Saturday, 21 March 2015
Just a quick one this time as we look at the curse of:
In the past, it was so much easier. If your victim was in a house, cut the phone line. If they were outside, in a wood perhaps, then no worries (unless there was a phone box knocking about, which can be dealt with easily).
Both solutions to old world phone problems are pleasantly visual: the villain, wearing murdering gloves obviously, snips at a wire to cut off his victim from the rest of humanity (both literally and symbolically), or the smashed, vandalised phone box that was all too common in the seventies and eighties. Dead easy.
Now, with the advent of these new fangled mobile phones, things are a bit trickier for the screenwriter. Maybe the battery has run out, or there isn't a signal, or maybe the foolish victim drops their phone down a toilet. Sadly, most of the solutions consist of technobabble that wouldn't be out of place in Star Trek, with a severe lack of visual stimulation. (Granted, the toilet solution is visual but how many times can it be used in films? Plus, it's stupid.)
It's something else that makes me groan in modern horrors. The moment of mobile phone exposition always brings me straight out of a film and I'm glad when it's gone. The House of the Devil had a good solution, set the film in the past. Although it is good for a few films, I don't want every horror I watch to be set in a time that is pre-mobile.
What we should do is have a horror film convention that mobile phones don't exist. All horror films are set in an alternative reality where the pesky devices were never invented. Problem solved. Okay, sometimes the writer might want to include a mobile as a plot point. Well, as soon as a mobile is shown that would mean that the film is set in our reality. Fine.
Over the coming months, as I watch a few more horror films than usual, I will document the reasons given for why the machete fodder's phones don't work. Hopefully, there will be some crackers.
Intermission - Retro Phones
Friday, 13 March 2015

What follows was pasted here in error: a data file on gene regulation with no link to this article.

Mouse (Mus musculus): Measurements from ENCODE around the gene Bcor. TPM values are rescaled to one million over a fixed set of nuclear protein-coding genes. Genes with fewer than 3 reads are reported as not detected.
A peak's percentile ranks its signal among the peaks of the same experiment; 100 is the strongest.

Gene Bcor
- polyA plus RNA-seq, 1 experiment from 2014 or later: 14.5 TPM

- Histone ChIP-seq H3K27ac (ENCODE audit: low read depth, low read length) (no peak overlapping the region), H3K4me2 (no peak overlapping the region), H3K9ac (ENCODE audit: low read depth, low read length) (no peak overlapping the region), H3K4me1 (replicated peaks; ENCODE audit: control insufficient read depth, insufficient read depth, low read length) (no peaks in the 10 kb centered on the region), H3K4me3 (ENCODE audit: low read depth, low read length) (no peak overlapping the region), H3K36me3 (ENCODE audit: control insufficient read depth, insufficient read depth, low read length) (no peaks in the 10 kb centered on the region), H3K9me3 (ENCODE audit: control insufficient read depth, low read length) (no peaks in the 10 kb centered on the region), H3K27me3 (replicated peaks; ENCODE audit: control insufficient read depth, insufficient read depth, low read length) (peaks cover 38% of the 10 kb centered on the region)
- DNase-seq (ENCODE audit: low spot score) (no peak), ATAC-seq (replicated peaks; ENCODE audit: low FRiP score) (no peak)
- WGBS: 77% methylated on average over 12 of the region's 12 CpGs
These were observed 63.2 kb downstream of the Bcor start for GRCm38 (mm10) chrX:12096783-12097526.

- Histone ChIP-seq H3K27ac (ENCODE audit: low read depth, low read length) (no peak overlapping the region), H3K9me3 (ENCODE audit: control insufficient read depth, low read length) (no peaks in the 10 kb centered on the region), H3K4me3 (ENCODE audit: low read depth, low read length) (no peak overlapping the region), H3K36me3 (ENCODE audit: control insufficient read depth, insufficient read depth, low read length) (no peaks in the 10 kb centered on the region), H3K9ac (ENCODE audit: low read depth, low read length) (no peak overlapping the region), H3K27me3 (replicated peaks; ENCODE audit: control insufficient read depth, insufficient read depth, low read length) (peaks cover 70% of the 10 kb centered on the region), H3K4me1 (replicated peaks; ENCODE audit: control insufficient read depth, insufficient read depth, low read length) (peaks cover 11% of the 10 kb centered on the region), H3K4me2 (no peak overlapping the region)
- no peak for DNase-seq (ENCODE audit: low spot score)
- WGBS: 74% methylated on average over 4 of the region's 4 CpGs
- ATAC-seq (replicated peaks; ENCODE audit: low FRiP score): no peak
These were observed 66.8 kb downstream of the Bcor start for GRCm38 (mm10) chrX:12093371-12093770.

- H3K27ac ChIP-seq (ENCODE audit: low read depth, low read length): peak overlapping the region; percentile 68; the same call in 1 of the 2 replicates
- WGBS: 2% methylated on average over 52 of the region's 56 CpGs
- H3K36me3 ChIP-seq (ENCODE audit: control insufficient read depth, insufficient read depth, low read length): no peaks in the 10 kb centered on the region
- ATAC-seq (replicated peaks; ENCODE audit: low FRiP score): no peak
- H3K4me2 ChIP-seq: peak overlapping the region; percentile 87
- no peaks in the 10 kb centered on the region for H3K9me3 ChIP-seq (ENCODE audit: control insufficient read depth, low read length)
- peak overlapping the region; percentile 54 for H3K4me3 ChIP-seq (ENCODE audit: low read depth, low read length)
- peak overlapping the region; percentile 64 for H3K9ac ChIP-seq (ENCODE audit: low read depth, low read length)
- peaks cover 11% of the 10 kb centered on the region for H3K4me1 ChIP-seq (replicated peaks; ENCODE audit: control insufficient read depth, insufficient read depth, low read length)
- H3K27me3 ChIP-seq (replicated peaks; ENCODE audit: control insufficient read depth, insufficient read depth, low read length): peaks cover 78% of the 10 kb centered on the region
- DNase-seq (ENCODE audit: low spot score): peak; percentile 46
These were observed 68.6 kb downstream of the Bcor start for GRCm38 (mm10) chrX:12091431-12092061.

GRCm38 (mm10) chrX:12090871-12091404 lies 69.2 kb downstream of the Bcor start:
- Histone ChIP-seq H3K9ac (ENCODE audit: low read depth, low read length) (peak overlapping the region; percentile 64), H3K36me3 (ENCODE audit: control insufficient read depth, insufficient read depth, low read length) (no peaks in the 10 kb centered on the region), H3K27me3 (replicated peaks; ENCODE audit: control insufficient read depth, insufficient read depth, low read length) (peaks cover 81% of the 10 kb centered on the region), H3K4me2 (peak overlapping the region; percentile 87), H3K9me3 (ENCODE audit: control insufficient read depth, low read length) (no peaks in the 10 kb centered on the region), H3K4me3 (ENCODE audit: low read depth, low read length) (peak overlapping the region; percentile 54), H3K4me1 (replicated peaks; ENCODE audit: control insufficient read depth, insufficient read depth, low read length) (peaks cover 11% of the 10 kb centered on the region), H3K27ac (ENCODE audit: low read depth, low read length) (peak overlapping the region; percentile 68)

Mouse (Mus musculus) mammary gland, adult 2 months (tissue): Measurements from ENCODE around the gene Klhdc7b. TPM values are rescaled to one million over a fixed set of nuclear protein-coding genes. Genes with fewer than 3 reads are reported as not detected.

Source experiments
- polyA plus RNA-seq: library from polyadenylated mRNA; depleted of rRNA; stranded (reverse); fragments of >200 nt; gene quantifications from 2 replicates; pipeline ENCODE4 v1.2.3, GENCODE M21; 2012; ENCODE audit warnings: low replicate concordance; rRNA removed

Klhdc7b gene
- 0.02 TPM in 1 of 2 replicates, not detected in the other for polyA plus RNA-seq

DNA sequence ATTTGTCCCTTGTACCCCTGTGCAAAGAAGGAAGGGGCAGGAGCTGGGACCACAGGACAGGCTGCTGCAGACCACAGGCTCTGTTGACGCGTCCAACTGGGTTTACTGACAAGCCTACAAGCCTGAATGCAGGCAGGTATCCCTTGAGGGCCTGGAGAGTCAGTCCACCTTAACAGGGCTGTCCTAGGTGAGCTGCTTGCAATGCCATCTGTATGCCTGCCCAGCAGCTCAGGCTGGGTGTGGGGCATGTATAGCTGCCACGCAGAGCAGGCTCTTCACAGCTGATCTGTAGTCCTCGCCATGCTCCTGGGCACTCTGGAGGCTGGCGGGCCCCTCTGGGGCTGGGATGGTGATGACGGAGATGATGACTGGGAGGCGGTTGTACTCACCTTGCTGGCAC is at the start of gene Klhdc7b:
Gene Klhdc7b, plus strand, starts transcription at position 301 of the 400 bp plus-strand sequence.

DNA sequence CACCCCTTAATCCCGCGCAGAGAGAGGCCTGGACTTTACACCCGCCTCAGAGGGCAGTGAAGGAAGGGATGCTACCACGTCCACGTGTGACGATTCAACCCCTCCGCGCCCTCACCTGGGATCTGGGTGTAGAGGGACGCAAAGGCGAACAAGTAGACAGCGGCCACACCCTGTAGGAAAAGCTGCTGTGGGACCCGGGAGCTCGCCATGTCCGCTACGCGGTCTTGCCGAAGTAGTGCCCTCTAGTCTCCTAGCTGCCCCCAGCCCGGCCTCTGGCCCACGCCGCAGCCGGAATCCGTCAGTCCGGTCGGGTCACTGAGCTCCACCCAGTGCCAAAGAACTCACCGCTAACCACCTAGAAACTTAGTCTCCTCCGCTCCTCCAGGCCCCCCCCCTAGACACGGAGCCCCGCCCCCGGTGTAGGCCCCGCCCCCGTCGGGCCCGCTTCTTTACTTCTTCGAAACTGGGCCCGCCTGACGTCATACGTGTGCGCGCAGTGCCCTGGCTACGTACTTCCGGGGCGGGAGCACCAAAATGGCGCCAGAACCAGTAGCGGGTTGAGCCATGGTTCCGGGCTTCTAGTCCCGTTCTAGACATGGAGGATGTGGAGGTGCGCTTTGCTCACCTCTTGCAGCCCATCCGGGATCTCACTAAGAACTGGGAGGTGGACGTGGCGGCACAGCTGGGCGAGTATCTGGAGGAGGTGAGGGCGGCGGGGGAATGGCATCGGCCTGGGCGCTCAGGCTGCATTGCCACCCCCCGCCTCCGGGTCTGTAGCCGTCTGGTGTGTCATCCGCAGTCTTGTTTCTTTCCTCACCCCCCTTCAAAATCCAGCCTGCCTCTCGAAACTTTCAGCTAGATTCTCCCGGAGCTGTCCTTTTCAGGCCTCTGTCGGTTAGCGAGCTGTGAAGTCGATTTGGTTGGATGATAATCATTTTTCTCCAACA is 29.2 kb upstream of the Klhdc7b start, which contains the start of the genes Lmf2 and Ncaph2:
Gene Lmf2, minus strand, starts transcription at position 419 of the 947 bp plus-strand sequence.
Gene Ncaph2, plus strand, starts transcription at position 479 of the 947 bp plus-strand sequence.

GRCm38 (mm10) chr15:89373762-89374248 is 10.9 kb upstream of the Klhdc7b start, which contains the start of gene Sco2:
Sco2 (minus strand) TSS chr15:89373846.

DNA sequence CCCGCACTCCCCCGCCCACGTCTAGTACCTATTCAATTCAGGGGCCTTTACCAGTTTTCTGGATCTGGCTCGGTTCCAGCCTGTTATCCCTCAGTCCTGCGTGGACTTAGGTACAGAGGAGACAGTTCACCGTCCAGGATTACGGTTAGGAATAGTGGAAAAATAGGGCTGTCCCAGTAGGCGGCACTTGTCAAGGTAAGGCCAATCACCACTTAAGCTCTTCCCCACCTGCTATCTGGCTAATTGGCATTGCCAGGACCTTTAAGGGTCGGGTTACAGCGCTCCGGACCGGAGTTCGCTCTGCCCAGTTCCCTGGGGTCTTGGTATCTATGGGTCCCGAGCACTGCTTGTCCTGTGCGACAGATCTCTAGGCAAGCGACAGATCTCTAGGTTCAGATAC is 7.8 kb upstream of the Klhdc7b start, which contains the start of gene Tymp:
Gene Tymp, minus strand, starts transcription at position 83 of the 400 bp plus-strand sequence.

This time we'll look at something that is not a problem in itself, but it has certainly caused some major problems in recent times:
Film-making technology is now affordable to pretty much anyone. A DSLR and relatively cheap (£200) editing software like Final Cut Pro are all you need to get started. This is great stuff as it mean that anyone can put their vision up on the big screen. On the flip side, it's bad because anyone can put their vision up on the big screen.
There have been some great low-budget horror films over the years. In fact, many of the very best have had small budgets. The Evil Dead and Bad Taste were full of creativity, Halloween had great music and a relentless villain and Zombie Flesh Eaters had a filmic look that is way beyond many of today's horrors. I often think that these films had to be creative because of their smaller budgets, they couldn't just throw money at a problem.
In recent times we've had The Blair Witch Project and Paranormal Activity, both effective, which have led to a plethora of found footage films. With mixed success. Rec is a pretty good zombie chiller, and... erm... can't really think of many more. As for bad examples, I could go on and on. In general, I don't read the back covers of DVDs because I want to be surprised by the contents of the film. This has its downfalls. Every time it turns out to be a found footage film, I audibly groan. Please, no more.